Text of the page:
Several difficulties in conducting clinical research have been already reported. Challenges include designing the study, calculating the adequate sample size, obtaining funding [18, 19], getting approval from the Research Ethics Committee (REC) [20–22], enrolling enough patients , performing appropriate statistical analyses  and writing up and publishing the findings [19, 24, 25]. Among discontinued clinical studies, four out of ten were not started because of lack of funding  and three out of ten were abandoned because of insufficient patient enrollment . For randomized clinical trials, the ability to recruit patients during the first months after their initiation is a strong indicator for study completion and publication [25, 27]. Finally, getting the paper published in a peer-reviewed journal is also difficult: a quarter of submitted paper send up never being published .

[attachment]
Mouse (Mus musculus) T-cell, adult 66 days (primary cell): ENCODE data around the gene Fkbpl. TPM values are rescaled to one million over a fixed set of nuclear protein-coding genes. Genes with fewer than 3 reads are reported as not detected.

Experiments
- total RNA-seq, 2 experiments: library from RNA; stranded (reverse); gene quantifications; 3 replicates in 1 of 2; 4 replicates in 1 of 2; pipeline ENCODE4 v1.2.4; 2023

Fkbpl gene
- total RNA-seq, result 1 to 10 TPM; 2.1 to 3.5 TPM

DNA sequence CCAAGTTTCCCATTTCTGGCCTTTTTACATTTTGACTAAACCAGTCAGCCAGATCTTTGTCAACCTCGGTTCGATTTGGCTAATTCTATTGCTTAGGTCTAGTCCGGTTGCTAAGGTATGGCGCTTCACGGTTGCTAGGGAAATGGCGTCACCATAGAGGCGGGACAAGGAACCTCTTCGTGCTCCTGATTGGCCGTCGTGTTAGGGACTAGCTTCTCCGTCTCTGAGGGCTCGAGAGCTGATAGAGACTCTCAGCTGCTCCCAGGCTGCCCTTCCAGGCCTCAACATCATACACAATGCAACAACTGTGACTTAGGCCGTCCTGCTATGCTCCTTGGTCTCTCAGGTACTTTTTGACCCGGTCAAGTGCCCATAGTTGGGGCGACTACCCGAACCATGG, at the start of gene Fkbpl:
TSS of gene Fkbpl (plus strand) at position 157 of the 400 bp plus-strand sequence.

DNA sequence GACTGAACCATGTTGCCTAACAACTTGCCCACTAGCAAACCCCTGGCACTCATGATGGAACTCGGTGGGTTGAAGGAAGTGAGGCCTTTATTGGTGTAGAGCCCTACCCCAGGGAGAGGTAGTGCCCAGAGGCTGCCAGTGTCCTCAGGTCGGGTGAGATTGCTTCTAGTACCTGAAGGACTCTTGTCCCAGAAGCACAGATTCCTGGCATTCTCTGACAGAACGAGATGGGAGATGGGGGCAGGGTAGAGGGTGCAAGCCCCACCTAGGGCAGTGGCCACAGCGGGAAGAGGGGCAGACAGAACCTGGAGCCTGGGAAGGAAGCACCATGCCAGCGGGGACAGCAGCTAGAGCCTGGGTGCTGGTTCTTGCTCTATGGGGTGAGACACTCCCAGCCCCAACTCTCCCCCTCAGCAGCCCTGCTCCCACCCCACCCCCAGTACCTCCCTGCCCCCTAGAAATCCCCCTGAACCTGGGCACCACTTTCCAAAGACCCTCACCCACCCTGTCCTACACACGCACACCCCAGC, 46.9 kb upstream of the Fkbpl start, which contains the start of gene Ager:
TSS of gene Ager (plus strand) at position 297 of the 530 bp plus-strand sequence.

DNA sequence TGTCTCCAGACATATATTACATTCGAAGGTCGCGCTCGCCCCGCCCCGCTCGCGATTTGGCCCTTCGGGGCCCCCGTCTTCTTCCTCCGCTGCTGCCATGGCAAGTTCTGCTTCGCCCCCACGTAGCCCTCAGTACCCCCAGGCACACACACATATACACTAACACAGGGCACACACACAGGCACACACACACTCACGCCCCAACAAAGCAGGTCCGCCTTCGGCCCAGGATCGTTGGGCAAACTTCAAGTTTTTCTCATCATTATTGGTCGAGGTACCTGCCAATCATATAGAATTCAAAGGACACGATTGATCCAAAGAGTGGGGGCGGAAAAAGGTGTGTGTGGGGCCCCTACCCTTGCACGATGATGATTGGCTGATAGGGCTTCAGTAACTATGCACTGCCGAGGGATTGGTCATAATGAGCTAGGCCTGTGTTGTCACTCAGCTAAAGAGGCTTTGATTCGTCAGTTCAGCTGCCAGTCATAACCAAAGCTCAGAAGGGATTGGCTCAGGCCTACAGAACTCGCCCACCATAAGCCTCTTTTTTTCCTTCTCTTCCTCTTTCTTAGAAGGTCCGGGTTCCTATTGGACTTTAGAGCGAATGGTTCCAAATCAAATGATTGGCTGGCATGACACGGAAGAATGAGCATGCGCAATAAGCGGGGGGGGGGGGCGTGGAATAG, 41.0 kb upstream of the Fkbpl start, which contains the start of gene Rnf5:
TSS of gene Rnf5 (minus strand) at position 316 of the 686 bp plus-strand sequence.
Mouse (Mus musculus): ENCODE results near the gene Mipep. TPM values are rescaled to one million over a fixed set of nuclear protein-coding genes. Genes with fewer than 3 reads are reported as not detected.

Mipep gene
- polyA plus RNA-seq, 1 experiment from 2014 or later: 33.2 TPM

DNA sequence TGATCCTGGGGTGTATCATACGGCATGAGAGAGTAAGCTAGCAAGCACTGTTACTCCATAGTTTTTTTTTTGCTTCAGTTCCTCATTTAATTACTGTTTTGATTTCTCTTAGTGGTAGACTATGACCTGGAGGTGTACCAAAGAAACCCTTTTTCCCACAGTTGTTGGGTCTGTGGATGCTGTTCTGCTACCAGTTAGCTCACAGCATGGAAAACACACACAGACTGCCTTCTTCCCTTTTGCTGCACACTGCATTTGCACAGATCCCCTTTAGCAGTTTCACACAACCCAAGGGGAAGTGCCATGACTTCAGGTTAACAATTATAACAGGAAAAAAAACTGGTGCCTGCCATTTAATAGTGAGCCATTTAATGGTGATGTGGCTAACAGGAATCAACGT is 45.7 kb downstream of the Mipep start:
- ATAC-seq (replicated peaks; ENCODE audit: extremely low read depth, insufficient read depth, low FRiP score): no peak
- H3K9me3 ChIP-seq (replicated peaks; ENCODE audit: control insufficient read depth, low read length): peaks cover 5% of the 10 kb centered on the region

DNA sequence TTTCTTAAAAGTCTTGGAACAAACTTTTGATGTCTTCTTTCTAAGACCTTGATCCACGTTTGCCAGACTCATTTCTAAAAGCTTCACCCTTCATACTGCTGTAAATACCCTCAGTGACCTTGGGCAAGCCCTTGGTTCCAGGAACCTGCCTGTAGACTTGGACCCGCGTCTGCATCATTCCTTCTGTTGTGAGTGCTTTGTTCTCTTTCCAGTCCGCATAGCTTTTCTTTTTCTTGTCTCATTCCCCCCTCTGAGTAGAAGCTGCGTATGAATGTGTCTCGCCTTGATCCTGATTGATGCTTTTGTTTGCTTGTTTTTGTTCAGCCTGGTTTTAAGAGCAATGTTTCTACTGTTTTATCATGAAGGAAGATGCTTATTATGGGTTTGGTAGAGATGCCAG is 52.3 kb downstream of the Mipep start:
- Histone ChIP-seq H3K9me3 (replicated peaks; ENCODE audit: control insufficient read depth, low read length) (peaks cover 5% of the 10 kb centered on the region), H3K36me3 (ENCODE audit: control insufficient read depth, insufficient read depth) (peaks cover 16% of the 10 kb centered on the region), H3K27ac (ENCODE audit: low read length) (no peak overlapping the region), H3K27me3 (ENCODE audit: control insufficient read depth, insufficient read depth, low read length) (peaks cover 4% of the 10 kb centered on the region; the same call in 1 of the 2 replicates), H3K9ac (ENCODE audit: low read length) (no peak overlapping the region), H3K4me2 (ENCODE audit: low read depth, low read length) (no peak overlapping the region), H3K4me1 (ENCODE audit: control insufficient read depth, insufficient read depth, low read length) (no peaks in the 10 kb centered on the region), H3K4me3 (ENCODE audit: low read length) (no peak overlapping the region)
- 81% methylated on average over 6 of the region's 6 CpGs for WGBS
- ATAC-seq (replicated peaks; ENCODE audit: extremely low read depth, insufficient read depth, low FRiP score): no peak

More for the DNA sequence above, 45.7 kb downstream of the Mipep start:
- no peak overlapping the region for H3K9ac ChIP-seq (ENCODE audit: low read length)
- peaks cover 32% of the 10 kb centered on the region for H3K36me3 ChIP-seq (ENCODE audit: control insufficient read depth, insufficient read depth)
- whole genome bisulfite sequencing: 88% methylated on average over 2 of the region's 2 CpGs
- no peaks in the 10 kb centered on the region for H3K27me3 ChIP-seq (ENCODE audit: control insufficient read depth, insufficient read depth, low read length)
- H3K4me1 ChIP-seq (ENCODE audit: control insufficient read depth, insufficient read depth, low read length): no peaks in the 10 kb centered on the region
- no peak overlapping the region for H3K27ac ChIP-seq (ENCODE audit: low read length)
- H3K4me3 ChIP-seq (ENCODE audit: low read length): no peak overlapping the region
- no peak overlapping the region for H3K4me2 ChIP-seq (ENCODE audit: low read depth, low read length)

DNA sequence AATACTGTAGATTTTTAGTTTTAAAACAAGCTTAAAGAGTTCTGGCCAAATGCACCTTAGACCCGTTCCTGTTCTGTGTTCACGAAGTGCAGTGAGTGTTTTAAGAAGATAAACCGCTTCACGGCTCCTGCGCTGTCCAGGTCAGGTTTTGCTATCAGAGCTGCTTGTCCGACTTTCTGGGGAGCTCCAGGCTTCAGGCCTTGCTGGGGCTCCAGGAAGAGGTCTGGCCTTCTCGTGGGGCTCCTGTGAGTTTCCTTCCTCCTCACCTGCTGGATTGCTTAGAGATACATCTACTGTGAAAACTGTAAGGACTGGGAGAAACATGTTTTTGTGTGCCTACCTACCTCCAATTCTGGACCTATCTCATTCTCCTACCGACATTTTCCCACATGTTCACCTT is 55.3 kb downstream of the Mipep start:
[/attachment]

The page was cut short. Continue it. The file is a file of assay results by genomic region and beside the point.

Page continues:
While a number of aspects regarding study processes and outcomes have been investigated [25, 27–34], such as patient recruitment, completion rates, publication or number of citations, less is known about possible difficulties experienced during the course of a clinical study. Previous studies have explored the general impression of medical researchers about difficulties in research [19, 26, 35], but not the recall of actual difficulties experienced in the course of a specific study. Surveying medical researchers on a specific and completed study can provide a more accurate recall of the aspects of the research process that have actually been troublesome. We conducted therefore a survey among medical researchers of study protocols approved by a Swiss REC to assess the frequencies and types of difficulties experienced, and to examine factors associated with the occurrence of difficulties.
We defined medical researchers as principal investigators (PIs) of study protocols approved by the REC of the Geneva University Hospitals, Switzerland between January 1, 2001 and December 31, 2005. The Geneva University Hospitals is a single 1800-bed public teaching hospital, covering the entire range of medical disciplines, with eight sites across the Geneva region. About 1200 research protocols are currently signaled as ongoing by the REC.
Study design and questionnaire